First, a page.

Mark Evans

Marketing director, Direct Line Group 

The marketing landscape is getting more complicated as the media environment evolves and the pace of change in the world in general accelerates. Also, many marketing leaders’ remits are expanding to incorporate additional accountabilities, such as customer experience. 

As a consequence, it is unrealistic to expect marketing leaders to be able to be an expert in everything. The antidote is for marketing leaders to create high capability, self-empowered teams. This requires more general leadership skills, rather than technical leadership skills, and is about context and culture, rather than content. Marketers need to harness the full capability of their team. 

It’s not rocket science, though, and essentially entails enabling people to be the best version of themselves. It was an explicit thing when I worked at Mars that the primary responsibility of leaders was to build leaders. It was inescapable and therefore something that has stuck with me throughout my career. 

In that context, a key value for Direct Line Group is to "bring all of yourself to work", which talks to the celebration of difference. This spans aspects of diversity that are in the public spotlight, including gender and sexuality, but also stretches into some less visible aspects including neurodiversity and the diversity of skills, experiences and personalities. 

We’ve deliberately created a culture where personal experience is as highly valued as professional expertise; where ideas and thinking are recognised and rewarded. This is demonstrated by our company-wide "Ideas Lab", which has generated thousands of suggestions to date, with a revenue share for successful contributors.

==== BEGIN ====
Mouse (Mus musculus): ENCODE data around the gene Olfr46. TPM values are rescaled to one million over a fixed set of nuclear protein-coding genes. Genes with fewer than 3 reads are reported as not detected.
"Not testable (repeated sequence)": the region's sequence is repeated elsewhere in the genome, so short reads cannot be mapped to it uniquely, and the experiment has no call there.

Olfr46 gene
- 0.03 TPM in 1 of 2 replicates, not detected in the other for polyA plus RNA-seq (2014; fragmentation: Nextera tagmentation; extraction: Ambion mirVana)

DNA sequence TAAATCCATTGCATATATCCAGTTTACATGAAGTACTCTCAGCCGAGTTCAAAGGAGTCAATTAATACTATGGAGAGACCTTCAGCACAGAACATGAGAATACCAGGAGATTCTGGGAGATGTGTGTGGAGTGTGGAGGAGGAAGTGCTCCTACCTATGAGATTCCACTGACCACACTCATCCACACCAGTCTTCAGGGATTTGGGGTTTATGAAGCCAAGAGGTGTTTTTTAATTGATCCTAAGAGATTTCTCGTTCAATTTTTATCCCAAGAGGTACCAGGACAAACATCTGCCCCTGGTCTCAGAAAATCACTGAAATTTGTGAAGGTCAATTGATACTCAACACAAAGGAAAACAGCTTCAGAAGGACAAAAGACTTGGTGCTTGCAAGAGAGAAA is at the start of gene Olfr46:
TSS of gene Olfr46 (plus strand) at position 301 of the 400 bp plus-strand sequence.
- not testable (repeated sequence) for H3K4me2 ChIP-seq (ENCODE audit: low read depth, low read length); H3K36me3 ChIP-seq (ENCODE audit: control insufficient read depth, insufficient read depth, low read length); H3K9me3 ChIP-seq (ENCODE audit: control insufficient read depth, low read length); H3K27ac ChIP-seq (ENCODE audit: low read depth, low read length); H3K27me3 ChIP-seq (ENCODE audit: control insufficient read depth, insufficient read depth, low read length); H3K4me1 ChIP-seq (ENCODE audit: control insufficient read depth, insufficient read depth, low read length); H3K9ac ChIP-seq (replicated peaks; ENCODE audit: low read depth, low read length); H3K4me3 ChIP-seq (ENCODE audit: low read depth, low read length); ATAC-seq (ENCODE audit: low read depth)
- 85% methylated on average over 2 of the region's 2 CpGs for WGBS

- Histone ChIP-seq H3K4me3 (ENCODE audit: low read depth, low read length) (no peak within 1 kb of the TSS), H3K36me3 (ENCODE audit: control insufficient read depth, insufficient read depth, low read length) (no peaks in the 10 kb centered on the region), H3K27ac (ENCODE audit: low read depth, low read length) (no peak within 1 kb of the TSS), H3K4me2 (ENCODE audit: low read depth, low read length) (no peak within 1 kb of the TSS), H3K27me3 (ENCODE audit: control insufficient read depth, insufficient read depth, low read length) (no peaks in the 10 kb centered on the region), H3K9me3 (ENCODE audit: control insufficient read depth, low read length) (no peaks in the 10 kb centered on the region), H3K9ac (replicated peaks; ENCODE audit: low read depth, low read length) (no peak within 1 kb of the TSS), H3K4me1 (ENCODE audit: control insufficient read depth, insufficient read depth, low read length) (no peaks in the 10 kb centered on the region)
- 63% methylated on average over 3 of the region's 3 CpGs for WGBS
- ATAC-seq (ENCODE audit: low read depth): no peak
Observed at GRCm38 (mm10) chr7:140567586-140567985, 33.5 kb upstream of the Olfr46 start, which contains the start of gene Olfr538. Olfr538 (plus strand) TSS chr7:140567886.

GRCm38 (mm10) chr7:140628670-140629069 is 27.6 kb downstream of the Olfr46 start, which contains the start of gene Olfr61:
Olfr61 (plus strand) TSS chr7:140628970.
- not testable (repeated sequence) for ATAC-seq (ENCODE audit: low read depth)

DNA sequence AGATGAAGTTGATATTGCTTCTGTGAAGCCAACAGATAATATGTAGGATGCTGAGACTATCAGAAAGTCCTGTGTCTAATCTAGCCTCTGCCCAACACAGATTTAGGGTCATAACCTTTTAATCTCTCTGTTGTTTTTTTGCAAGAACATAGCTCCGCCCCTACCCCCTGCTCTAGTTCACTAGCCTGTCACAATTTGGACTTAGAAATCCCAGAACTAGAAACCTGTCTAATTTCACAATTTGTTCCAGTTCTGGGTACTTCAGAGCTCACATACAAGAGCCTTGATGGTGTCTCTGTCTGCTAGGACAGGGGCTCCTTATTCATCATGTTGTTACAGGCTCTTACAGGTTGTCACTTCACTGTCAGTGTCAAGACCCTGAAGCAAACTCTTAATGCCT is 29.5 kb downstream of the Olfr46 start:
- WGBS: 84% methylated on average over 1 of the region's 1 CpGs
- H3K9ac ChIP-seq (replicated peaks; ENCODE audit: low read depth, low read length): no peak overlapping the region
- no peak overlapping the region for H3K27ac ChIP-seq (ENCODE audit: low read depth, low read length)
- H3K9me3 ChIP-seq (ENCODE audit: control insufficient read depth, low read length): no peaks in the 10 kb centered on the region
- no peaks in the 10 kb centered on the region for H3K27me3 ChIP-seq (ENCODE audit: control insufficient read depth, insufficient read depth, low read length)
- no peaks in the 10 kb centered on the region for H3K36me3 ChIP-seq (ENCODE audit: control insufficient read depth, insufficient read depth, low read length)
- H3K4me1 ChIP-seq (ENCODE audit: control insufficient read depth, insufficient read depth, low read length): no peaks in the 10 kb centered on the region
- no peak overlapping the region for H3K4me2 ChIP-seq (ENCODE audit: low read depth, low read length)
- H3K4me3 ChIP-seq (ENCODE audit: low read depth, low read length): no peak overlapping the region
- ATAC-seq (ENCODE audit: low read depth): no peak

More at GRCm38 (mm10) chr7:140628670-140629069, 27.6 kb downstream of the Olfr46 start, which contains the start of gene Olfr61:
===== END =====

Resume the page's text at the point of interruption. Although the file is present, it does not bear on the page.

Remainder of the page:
We make it clear to employees that they are coming to work for a place where they can be confident to be themselves, rather than a clone of an established norm. One of the ways we do this is by celebrating and raising awareness around the way we think about mental health, neurodiversity and diversity as a whole, whether that be celebrating mental-health days or inviting inspirational speakers, such as Livity’s Michelle Morgan, The Dots’ Pip Jamieson, Plant for Peace’s James Brett and Huge London’s Wayne Deakin, to help to de-stigmatise issues. 

Role models are crucial in changing perceptions. As an example of this, I had been aware of three members of the marketing team having dyslexia. However, after diversity advocate Jamieson came to speak to the team about her personal story and asked people to put up their hand if they were dyslexic, eight people in the audience did so. This is testament to how giving employees the right stimulus and opening up the conversation really works. These conversations take time, effort and nurturing, but there are no regrets in terms of building sustainability and an enduring legacy as a marketing leader.